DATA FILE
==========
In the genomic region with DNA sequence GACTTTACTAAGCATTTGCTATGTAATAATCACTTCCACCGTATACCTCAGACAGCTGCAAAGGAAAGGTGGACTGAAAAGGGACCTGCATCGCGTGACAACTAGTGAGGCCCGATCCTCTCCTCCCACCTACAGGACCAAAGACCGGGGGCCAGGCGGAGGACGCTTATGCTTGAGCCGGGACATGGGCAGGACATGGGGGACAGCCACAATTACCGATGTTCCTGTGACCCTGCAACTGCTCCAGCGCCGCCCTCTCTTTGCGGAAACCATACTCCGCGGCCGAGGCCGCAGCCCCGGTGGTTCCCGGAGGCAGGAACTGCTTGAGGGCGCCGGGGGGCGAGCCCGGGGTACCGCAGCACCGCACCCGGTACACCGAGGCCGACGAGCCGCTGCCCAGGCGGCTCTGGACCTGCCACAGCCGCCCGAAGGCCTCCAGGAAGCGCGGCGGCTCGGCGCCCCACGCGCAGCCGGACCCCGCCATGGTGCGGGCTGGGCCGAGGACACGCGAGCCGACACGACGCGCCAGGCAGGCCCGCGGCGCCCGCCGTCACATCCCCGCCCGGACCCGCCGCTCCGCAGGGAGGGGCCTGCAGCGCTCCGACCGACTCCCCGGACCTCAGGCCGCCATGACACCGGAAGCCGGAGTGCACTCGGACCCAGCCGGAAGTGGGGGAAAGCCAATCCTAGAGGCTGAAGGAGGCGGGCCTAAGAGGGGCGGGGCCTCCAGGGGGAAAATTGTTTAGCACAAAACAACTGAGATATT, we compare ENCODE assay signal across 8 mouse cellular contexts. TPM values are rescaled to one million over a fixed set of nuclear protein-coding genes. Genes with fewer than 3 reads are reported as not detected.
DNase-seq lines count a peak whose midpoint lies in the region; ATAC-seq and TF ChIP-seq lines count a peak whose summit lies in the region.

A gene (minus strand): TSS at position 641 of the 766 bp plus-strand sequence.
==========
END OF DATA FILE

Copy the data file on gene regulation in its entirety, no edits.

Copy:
In the genomic region with DNA sequence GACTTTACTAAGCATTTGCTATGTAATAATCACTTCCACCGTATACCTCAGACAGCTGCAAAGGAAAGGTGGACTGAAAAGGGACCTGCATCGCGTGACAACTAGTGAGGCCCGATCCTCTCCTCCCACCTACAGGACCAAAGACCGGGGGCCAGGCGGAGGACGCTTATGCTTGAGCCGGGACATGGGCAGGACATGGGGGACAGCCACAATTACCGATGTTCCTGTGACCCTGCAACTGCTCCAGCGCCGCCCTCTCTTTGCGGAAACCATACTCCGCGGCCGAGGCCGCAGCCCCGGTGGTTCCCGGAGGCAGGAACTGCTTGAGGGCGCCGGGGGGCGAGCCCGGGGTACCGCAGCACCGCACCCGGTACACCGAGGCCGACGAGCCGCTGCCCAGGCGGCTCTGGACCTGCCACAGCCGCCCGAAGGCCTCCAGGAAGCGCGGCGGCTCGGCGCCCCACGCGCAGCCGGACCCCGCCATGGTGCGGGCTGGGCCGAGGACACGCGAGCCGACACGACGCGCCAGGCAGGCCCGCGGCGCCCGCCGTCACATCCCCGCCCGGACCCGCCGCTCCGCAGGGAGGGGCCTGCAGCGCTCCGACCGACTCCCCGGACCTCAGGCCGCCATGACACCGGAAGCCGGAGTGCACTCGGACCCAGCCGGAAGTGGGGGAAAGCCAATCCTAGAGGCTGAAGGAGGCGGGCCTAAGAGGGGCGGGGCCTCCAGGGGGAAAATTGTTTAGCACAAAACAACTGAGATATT, we compare ENCODE assay signal across 8 mouse cellular contexts. TPM values are rescaled to one million over a fixed set of nuclear protein-coding genes. Genes with fewer than 3 reads are reported as not detected.
DNase-seq lines count a peak whose midpoint lies in the region; ATAC-seq and TF ChIP-seq lines count a peak whose summit lies in the region.

A gene (minus strand): TSS at position 641 of the 766 bp plus-strand sequence.